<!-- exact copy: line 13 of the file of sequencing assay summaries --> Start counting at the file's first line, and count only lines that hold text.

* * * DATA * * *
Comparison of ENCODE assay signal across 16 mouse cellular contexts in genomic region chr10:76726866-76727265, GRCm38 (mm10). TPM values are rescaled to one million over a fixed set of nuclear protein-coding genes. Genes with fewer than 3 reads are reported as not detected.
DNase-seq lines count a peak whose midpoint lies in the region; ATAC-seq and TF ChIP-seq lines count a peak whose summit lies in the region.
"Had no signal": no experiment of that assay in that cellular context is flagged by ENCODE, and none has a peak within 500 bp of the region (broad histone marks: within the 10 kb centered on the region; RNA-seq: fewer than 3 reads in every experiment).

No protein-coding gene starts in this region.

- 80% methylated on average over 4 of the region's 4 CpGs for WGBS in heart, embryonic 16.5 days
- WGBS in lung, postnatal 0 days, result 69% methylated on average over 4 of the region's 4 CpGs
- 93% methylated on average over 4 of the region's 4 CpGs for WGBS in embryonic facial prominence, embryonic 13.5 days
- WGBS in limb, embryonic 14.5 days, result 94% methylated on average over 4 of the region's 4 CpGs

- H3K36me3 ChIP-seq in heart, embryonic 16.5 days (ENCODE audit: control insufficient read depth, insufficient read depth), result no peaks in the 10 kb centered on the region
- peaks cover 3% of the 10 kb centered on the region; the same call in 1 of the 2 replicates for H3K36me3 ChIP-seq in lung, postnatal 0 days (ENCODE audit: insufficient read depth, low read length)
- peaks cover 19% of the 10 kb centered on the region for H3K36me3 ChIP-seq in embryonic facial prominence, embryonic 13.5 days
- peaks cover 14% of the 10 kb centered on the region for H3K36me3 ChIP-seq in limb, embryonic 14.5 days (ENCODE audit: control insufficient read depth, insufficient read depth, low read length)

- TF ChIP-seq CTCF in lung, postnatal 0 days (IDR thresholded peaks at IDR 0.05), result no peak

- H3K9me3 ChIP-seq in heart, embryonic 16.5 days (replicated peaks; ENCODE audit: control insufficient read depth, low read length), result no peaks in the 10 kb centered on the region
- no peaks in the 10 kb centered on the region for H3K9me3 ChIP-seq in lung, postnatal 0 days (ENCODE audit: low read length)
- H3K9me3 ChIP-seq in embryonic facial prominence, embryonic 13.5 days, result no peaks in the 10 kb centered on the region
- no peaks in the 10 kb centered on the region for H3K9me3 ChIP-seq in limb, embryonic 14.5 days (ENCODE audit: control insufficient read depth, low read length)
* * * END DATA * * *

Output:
- TF ChIP-seq CTCF in lung, postnatal 0 days (IDR thresholded peaks at IDR 0.05), result no peak